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bibliographic description

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n. ~ 1. A document that analyzes and structures details about the formal elements of the materials, such as creator, title, dates, extent, and contents, to facilitate the identification, management, and understanding of the work. - 2. The process of creating such a record.

Notes: 

Bibliographic descriptions1 act as surrogates for the things described and are typically assembled into catalogs or bibliographies. Although the term's etymology is tied to the concept of 'book', it is commonly used to refer to the process of creating similar catalogs or lists for other published and nonpublished formats, such as documents, photographs, and moving images, especially when the list contains several formats. Bibliographic description emphasizes the transcription of information found in the materials being described, although the bibliographer or cataloger may supply some explanatory notes.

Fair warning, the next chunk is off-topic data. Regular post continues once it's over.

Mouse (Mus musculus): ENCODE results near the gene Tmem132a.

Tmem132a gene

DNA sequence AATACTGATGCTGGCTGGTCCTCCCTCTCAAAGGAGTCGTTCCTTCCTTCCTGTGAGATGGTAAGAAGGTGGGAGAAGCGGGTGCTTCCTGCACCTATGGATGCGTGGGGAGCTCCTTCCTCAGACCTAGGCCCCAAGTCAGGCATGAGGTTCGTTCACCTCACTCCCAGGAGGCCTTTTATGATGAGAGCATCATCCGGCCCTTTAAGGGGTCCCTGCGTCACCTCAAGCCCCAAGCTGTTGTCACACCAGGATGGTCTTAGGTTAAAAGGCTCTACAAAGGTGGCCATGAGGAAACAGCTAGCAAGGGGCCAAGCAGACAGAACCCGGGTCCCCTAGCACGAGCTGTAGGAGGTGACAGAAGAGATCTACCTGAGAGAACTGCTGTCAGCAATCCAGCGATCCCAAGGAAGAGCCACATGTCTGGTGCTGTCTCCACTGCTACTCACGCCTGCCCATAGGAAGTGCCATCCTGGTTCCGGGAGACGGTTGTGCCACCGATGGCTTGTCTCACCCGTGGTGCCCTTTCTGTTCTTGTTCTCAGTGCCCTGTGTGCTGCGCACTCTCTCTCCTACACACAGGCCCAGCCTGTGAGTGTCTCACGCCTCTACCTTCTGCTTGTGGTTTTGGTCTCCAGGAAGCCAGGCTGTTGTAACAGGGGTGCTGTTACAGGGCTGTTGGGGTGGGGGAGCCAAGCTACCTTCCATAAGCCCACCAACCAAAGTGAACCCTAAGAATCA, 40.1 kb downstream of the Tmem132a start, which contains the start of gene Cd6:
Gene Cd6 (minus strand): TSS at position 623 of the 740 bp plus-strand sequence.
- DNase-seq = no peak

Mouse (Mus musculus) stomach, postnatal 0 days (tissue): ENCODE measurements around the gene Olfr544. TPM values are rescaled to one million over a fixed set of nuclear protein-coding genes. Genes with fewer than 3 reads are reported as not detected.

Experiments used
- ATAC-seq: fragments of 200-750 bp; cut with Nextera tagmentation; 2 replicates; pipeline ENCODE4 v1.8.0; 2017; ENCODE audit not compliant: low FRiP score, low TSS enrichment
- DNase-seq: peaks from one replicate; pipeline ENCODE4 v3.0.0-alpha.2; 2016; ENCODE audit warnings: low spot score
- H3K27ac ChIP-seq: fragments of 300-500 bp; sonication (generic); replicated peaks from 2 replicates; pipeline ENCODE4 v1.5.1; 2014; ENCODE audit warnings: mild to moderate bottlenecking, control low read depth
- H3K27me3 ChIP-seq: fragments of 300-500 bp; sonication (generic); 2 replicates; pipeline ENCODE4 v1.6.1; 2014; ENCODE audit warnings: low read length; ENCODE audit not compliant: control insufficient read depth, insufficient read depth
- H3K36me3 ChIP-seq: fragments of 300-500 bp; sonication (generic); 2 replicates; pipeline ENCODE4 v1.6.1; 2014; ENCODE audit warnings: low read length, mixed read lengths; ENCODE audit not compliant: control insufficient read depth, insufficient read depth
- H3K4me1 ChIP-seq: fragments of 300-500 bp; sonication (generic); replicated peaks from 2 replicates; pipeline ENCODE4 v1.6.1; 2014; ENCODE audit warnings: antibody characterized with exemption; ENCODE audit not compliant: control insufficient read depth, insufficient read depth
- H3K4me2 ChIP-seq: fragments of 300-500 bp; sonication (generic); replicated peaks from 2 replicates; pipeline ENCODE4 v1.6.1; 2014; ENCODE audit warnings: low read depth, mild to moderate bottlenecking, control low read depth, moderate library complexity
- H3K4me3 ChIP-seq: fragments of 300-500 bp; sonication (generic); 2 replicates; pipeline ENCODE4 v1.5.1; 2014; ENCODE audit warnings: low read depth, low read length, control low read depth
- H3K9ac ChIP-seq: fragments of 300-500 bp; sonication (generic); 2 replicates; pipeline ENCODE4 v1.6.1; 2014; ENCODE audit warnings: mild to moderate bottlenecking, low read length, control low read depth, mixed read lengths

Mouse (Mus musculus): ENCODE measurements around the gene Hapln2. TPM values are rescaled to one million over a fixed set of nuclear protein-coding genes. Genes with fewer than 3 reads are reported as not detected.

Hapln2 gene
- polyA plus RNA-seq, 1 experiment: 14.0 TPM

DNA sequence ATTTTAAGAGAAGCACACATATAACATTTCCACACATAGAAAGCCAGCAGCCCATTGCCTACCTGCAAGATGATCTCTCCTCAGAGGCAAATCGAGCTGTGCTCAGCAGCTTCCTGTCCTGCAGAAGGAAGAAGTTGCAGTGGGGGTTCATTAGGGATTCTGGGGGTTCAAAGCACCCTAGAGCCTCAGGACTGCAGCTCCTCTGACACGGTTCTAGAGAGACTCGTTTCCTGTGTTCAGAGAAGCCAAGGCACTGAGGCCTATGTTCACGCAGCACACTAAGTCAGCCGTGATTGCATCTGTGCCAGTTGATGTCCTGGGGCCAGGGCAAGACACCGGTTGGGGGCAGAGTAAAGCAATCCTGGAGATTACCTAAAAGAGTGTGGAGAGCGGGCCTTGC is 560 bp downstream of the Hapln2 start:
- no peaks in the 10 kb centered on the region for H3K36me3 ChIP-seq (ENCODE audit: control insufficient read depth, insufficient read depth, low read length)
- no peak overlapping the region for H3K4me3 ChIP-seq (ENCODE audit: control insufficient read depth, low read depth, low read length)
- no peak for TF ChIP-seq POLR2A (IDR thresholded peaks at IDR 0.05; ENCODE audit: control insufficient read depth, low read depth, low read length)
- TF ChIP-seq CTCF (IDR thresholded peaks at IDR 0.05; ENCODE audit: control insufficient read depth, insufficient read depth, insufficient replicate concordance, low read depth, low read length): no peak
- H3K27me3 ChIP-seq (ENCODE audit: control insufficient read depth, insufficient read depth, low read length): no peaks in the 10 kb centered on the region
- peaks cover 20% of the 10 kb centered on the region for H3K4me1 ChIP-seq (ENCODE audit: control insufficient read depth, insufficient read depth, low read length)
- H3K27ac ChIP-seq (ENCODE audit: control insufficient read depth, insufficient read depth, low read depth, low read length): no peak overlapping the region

Citations:
(Personal communication, Steve Hensen, 17 March 2003) APPM went to some lengths drawing a distinction between bibliographic and archival description; to wit: the former relies more on formal presentation of elements and the subsequent transcription of those elements, the latter more on interpolation and supplying of descriptive data.